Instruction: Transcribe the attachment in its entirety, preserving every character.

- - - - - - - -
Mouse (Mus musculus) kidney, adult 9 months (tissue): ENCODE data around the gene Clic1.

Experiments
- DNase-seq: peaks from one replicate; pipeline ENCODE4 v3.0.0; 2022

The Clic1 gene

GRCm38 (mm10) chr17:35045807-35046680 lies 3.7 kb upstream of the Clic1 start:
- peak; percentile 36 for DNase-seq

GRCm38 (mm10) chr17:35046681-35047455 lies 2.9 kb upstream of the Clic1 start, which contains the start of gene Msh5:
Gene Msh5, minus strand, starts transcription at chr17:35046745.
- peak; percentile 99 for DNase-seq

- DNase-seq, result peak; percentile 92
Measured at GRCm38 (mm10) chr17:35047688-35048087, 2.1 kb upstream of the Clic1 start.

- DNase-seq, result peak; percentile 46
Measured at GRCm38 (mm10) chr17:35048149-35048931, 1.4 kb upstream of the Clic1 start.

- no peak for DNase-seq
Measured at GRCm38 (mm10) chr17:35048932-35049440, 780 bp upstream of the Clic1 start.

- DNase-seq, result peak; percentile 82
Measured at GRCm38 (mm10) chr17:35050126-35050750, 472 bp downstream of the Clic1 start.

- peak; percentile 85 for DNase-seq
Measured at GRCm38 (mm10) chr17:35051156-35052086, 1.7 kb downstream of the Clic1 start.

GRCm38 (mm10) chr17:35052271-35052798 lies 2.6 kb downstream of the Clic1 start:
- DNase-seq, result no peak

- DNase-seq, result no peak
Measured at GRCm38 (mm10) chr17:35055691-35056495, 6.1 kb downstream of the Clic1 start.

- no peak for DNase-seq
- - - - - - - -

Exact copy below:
Mouse (Mus musculus) kidney, adult 9 months (tissue): ENCODE data around the gene Clic1.

Experiments
- DNase-seq: peaks from one replicate; pipeline ENCODE4 v3.0.0; 2022

The Clic1 gene

GRCm38 (mm10) chr17:35045807-35046680 lies 3.7 kb upstream of the Clic1 start:
- peak; percentile 36 for DNase-seq

GRCm38 (mm10) chr17:35046681-35047455 lies 2.9 kb upstream of the Clic1 start, which contains the start of gene Msh5:
Gene Msh5, minus strand, starts transcription at chr17:35046745.
- peak; percentile 99 for DNase-seq

- DNase-seq, result peak; percentile 92
Measured at GRCm38 (mm10) chr17:35047688-35048087, 2.1 kb upstream of the Clic1 start.

- DNase-seq, result peak; percentile 46
Measured at GRCm38 (mm10) chr17:35048149-35048931, 1.4 kb upstream of the Clic1 start.

- no peak for DNase-seq
Measured at GRCm38 (mm10) chr17:35048932-35049440, 780 bp upstream of the Clic1 start.

- DNase-seq, result peak; percentile 82
Measured at GRCm38 (mm10) chr17:35050126-35050750, 472 bp downstream of the Clic1 start.

- peak; percentile 85 for DNase-seq
Measured at GRCm38 (mm10) chr17:35051156-35052086, 1.7 kb downstream of the Clic1 start.

GRCm38 (mm10) chr17:35052271-35052798 lies 2.6 kb downstream of the Clic1 start:
- DNase-seq, result no peak

- DNase-seq, result no peak
Measured at GRCm38 (mm10) chr17:35055691-35056495, 6.1 kb downstream of the Clic1 start.

- no peak for DNase-seq